WASHINGTON — A federal judge on Tuesday night rejected an Arizona sheriff’s lawsuit seeking to halt President Barack Obama’s plan to spare nearly five million people from deportation.
Refusing to rule on the merits of the case, U.S. District Judge Beryl Howell said the role of courts is not to engage in policymaking that is better left to the political branches of government.
The case brought by Maricopa County Sheriff Joe Arpaio “raises important questions regarding the impact of illegal immigration on this nation, but the questions amount to generalized grievances which are not proper for the judiciary to address,” Howell wrote.
Mr. Ramos asked why the president deported some two million people if he “always had the legal authority to stop deportations.” He said to Mr. Obama’s face that he had”destroyed many families,”and added that activists called him “the deporter-in-chief’.”
Mr. Ramos then insisted that “you could’ve stopped deportations.”
The president responded:
That is not true Listen, here’s the fact of the matter. Jorge, here’s the fact of the matter. As president of the United States, I’m always responsible for problems that aren’t solved right away. I regret millions of people who didn’t get health insurance before I passed health insurance, and before I implemented it. I regret the fact that there are kids who should’ve been going to college during my presidency, but because we didn’t get to them fast enough, they gave up on college… .
Did you ever hear of threats to impeach these presidents over their #ExecutiveActions?
Eisenhower, Ford, Reagan, Bush I and Bush II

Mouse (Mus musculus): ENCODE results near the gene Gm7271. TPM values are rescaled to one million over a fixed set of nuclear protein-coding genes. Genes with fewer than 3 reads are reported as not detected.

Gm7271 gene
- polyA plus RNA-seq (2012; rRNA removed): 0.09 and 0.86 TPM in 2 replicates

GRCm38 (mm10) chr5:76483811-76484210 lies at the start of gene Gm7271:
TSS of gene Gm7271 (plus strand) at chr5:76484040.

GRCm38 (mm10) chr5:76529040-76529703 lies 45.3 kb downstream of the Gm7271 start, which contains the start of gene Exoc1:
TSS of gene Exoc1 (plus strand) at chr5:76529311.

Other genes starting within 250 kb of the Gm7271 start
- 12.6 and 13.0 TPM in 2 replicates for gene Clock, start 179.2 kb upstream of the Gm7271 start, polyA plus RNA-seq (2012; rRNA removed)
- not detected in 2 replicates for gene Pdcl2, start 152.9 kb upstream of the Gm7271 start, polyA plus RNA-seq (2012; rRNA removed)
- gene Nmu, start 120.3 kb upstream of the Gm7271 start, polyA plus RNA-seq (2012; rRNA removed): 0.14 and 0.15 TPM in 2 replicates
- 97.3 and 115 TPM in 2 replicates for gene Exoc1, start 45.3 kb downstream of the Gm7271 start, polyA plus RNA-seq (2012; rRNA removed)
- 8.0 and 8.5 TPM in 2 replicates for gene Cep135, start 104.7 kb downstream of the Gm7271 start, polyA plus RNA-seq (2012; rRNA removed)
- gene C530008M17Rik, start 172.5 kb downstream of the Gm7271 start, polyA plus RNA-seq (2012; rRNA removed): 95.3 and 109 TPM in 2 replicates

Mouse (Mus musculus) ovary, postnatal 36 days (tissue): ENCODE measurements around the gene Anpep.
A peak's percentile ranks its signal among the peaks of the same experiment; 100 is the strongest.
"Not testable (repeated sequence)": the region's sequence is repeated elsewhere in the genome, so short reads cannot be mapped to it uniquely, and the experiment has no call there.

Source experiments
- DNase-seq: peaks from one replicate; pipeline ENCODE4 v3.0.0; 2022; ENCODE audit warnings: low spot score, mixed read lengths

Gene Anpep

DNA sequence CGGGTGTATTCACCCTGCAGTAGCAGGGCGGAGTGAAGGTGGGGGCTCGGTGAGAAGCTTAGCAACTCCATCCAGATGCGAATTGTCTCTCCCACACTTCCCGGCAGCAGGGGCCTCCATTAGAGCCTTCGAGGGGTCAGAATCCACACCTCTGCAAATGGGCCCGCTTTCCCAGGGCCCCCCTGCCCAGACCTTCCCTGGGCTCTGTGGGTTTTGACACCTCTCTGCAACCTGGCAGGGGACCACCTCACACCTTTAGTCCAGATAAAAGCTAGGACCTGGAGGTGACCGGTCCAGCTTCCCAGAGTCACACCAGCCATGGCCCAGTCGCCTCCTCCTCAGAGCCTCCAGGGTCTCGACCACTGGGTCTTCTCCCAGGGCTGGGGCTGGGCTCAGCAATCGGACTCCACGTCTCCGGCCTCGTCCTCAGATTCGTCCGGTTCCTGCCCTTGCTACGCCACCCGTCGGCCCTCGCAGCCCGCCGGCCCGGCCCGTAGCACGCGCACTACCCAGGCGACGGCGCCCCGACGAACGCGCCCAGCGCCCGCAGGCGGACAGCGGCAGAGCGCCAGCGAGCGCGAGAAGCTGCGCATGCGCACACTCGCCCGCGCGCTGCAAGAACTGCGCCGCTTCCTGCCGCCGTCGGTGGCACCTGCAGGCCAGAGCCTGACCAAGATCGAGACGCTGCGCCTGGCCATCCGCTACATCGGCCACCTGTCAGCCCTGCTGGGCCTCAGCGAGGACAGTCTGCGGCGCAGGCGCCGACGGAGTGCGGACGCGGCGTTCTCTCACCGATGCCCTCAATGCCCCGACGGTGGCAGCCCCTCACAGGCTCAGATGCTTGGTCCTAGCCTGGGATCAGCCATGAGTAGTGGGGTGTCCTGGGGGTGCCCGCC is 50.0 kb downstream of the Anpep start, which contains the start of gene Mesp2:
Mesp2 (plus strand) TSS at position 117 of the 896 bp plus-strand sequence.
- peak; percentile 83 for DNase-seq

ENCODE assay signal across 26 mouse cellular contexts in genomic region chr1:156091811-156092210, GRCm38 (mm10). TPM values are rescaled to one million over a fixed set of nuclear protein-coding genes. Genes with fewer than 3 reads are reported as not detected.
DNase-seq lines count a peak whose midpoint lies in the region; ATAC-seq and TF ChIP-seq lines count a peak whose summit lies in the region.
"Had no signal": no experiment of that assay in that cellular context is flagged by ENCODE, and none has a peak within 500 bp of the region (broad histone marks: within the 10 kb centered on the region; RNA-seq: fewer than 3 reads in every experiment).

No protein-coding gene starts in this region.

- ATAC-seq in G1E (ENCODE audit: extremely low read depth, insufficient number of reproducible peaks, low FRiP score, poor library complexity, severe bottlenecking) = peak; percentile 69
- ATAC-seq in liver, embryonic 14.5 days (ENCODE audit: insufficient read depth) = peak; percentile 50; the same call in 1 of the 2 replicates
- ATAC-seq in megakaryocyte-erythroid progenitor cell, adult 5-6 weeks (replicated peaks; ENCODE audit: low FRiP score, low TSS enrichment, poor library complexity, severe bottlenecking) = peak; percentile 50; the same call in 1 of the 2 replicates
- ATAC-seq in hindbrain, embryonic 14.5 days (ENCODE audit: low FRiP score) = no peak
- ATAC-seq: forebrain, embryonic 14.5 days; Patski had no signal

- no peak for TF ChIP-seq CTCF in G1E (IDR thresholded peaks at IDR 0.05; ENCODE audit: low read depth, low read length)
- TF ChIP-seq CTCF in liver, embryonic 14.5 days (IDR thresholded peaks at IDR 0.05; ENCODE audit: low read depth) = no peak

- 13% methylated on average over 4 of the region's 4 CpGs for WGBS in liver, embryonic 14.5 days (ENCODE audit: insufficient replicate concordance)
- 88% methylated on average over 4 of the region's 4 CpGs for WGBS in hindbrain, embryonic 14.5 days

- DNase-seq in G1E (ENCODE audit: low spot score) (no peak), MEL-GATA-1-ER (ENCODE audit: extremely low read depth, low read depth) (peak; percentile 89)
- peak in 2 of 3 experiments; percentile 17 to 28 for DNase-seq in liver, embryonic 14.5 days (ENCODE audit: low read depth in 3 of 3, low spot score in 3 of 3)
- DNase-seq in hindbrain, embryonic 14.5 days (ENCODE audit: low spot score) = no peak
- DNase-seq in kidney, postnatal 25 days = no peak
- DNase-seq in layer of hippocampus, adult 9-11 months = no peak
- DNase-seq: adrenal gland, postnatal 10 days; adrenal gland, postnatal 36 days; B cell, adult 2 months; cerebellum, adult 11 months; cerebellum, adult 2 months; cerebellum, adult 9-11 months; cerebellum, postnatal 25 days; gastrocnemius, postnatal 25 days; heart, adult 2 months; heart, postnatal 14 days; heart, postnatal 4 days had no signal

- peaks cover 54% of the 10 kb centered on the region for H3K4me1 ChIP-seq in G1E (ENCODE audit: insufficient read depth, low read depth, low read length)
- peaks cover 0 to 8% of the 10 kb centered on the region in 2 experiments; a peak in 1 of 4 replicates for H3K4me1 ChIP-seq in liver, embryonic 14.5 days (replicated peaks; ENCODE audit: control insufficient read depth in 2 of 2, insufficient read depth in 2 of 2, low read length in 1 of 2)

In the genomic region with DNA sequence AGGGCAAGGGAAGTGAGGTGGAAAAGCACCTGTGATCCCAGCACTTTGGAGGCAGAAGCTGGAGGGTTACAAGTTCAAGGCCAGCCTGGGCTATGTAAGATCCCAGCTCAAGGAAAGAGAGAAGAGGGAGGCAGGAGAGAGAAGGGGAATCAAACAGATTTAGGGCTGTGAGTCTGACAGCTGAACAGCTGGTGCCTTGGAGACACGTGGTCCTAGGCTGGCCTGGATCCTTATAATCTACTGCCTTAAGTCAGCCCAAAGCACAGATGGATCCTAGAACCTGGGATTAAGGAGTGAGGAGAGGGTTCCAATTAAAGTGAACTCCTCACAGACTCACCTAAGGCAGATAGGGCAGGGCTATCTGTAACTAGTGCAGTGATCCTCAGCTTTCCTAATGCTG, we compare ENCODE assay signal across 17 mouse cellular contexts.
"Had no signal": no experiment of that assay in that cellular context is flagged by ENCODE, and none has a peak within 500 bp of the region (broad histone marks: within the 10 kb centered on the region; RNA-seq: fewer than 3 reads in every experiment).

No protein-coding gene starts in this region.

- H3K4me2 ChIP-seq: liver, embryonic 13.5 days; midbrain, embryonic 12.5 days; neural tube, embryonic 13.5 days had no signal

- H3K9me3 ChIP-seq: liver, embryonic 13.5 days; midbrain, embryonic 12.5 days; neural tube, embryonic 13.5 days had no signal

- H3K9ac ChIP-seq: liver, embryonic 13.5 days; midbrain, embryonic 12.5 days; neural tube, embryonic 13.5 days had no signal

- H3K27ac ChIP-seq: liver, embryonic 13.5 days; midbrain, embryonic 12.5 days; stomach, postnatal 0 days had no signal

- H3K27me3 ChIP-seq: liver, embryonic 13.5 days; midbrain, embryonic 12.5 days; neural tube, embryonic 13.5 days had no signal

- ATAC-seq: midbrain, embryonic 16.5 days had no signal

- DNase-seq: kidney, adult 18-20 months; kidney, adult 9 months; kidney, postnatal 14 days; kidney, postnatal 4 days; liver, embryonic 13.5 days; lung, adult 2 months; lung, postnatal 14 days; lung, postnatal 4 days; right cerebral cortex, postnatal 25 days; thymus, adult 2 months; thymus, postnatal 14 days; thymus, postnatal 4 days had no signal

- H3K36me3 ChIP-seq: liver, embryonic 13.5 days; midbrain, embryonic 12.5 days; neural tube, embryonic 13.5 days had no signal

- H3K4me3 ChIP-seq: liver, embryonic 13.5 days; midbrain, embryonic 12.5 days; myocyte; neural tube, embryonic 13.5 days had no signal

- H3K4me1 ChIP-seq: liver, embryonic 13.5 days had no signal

On November 20, minutes after President Barack Obama delivered a speech explaining his executive action on immigration reform that would protect millions of undocumented immigrants from deportation, Rep. Michele Bachmann (R-Minn.) took to Fox News and called on tea partiers everywhere to come to Washington to protest.
Bachmann, the head of the House tea party caucus who is retiring from Congress in weeks, implored the audience to help her fight the “amnesty.” She urged them to “melt the phone lines” to congressional lawmakers. And she declared she would be leading a protest on Capitol Hill. “I’m calling on your viewers to come to DC on Wednesday, December 3, at high noon on the west steps of the Capitol,” she proclaimed. “We need to have a rally, and we need to go visit our senators and visit our congressman, because nothing frightens a congressman like the whites of his constituents’ eyes…We need the viewers to come and help us.”
Apparently the Tea Party Express decided that it wasn’t a good use of resources, and a whopping 40 or so came out for what was downgraded to a “Press Conference”. Perhaps the tide is changing and the RWNJs have managed to burn themselves out.l